In accordance with the Rules, paragraphs 2(a) and 4(a), the Center formally notified the Respondent of the Complaint, and the proceedings commenced on May 8, 2014. In accordance with the Rules, paragraph 5(a), the due date for Response was May 28, 2014. The Respondent did not submit any response. Accordingly, the Center notified the Respondent’s default on May 30, 2014.

The Center appointed William R. Towns as the sole panelist in this matter on June 5, 2014. The Panel finds that it was properly constituted. The Panel has submitted the Statement of Acceptance and Declaration of Impartiality and Independence, as required by the Center to ensure compliance with the Rules, paragraph 7.

4. Factual Background

The Complainants own and operate hotels. The Complainant Accor (“Accor”) owns trademark registrations for GRAND MERCURE, IBIS, MERCURE, NOVOTEL, and PULLMAN. The Complainant So Luxury HMC (“So Luxury”) owns trademark registrations for SOFITEL. So Luxury is a subsidiary of Accor. The Complainants use these trademarks in relation to hotel and restaurant services, operating more than 3,500 hotels in Europe, Africa, the Middle East, Asia Pacific, North America, and South America. The Complainants have been in business for many years, and are well-known in the hospitality industry.

The disputed domain names were registered on various dates between May 13, 2013 and July 24, 2013, according to relevant information in the concerned Registrar’s WhoIs database. Prior to the filing of the Complaint on April 7, 2014, the Registrar’s WhoIs records had identified Whois Privacy Services Pty Ltd, Domain Hostmaster (“Whois Privacy Services”) as the registrant.1 When responding to the Center’s request for register verification on April 8, 2014, the Registrar disclosed Jason Bond as the current registrant.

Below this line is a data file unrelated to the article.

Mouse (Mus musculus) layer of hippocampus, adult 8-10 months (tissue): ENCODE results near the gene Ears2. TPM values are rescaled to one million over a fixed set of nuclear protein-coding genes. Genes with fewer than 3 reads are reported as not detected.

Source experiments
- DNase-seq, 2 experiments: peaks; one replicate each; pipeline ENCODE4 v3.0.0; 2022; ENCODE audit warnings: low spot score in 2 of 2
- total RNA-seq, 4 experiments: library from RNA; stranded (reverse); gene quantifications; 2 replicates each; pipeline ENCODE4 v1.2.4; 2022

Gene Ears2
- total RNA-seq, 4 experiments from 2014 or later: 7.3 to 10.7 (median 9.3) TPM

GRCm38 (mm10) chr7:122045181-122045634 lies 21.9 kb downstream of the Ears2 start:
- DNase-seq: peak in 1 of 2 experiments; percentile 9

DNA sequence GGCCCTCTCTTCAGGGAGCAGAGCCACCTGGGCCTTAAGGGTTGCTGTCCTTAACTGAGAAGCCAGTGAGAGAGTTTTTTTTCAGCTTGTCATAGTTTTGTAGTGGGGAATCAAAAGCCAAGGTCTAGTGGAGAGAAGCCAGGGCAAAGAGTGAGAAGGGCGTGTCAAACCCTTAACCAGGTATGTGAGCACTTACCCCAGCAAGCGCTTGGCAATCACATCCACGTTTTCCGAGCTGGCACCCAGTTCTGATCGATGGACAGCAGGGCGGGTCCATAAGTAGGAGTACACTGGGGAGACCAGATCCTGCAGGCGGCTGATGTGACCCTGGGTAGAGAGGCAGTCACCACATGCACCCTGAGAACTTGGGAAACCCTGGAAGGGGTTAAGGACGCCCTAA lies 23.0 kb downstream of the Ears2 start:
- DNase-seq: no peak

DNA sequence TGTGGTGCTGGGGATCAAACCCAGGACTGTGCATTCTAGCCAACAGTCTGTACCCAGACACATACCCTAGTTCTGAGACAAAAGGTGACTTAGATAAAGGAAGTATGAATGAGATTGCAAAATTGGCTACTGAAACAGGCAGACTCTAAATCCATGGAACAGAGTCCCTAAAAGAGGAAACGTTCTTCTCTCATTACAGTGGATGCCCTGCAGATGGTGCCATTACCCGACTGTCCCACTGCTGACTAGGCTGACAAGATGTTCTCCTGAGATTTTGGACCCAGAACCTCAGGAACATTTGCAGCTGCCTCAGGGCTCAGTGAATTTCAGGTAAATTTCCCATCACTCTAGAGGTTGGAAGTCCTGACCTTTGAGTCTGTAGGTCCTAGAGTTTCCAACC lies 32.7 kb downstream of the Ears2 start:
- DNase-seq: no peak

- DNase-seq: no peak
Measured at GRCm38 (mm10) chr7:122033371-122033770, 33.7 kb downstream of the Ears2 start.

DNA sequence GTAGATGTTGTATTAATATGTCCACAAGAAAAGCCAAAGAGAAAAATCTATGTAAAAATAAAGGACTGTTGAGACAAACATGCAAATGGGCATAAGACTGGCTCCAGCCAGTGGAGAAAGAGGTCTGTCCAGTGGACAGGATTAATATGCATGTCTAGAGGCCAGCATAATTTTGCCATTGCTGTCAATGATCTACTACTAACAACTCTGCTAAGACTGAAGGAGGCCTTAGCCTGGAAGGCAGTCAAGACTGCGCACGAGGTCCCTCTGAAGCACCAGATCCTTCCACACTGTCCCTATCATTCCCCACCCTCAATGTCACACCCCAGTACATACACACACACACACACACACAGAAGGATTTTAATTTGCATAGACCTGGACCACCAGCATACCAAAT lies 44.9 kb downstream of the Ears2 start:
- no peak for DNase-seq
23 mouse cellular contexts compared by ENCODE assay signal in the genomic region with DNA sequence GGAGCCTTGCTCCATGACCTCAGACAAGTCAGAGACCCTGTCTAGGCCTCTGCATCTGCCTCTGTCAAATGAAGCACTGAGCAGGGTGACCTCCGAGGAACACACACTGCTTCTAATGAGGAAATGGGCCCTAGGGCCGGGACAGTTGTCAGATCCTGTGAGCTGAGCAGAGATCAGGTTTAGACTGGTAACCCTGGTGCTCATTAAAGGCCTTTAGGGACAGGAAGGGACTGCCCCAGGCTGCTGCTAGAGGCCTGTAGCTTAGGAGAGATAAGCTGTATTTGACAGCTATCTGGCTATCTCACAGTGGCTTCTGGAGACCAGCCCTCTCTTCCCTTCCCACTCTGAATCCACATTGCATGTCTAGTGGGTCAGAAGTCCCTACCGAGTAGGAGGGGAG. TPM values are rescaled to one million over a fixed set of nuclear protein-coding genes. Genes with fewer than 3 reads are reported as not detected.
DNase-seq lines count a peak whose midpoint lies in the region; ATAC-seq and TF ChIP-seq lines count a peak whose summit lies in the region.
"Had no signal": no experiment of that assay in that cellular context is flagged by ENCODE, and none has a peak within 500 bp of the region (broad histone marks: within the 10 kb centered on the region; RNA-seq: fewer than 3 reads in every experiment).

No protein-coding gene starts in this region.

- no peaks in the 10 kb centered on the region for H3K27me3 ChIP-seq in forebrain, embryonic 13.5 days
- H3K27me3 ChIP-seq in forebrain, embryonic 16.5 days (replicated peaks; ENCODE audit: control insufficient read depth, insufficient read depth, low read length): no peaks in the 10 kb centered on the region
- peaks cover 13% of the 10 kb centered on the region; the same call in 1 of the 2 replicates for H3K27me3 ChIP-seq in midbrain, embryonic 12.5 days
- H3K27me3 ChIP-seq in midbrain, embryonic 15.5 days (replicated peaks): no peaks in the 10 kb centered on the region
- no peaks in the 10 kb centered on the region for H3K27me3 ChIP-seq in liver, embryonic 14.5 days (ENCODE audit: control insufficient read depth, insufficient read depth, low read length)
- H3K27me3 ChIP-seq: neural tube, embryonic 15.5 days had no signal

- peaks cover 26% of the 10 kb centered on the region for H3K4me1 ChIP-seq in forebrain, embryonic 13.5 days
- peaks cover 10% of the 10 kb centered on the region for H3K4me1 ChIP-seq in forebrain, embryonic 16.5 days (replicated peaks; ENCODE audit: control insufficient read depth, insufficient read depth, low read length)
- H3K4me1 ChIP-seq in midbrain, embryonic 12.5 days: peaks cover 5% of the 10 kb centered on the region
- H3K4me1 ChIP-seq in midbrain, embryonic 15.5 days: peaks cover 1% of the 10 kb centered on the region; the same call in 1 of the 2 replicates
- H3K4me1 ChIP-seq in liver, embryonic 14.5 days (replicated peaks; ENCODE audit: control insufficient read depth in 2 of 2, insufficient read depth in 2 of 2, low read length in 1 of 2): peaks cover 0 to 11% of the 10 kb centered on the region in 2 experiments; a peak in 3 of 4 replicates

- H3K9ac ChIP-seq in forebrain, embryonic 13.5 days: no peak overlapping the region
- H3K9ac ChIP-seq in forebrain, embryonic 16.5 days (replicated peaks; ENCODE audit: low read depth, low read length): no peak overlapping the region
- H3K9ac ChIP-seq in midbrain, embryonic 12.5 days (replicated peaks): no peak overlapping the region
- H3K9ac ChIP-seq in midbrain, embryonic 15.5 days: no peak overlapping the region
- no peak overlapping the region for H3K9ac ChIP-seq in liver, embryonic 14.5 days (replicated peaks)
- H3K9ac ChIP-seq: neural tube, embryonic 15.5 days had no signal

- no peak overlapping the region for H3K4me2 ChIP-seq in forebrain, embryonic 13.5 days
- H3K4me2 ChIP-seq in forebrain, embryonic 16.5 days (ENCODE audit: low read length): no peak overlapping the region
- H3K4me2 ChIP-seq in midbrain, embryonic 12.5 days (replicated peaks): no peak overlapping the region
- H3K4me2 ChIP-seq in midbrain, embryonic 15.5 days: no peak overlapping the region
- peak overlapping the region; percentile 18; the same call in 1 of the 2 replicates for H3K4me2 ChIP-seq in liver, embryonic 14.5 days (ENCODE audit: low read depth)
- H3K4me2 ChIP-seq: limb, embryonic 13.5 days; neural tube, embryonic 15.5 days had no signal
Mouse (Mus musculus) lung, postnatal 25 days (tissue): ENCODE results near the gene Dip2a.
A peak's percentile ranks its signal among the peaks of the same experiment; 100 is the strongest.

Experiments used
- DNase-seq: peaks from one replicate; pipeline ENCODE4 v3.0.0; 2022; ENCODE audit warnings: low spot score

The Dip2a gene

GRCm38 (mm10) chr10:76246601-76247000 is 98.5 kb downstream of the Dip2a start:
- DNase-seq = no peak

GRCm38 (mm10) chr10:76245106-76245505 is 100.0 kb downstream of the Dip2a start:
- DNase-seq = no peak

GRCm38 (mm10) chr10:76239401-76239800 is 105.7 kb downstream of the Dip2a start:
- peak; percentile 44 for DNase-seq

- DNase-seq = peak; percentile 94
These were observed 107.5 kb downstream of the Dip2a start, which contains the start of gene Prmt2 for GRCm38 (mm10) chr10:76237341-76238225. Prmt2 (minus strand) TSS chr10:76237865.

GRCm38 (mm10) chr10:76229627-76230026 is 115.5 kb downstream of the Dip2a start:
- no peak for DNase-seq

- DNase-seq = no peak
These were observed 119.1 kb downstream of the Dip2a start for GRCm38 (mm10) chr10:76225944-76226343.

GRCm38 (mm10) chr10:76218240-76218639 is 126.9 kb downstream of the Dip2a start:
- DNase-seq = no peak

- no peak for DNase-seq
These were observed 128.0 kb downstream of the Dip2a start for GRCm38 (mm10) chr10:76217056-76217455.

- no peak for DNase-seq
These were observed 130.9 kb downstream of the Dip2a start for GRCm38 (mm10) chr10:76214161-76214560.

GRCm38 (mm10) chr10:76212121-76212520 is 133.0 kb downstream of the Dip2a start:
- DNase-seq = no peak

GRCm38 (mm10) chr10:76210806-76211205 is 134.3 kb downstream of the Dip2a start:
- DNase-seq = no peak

At the time the Complainants became aware of the registrations, the disputed domain names resolved to parking pages populated with advertising links. The Complainants sent a cease and desist letter to Whois Privacy Services. The Complainants subsequently received a communication from an individual using the name “Jason”, who indicated that he could not control the uses his clients made of the domain names, but would warn them to get authorization from the Accor group prior to further use of the domain names. The disputed domain names currently do not resolve to active websites, but as the disputed domain names have not been cancelled, the Complainants filed the instant Complaint.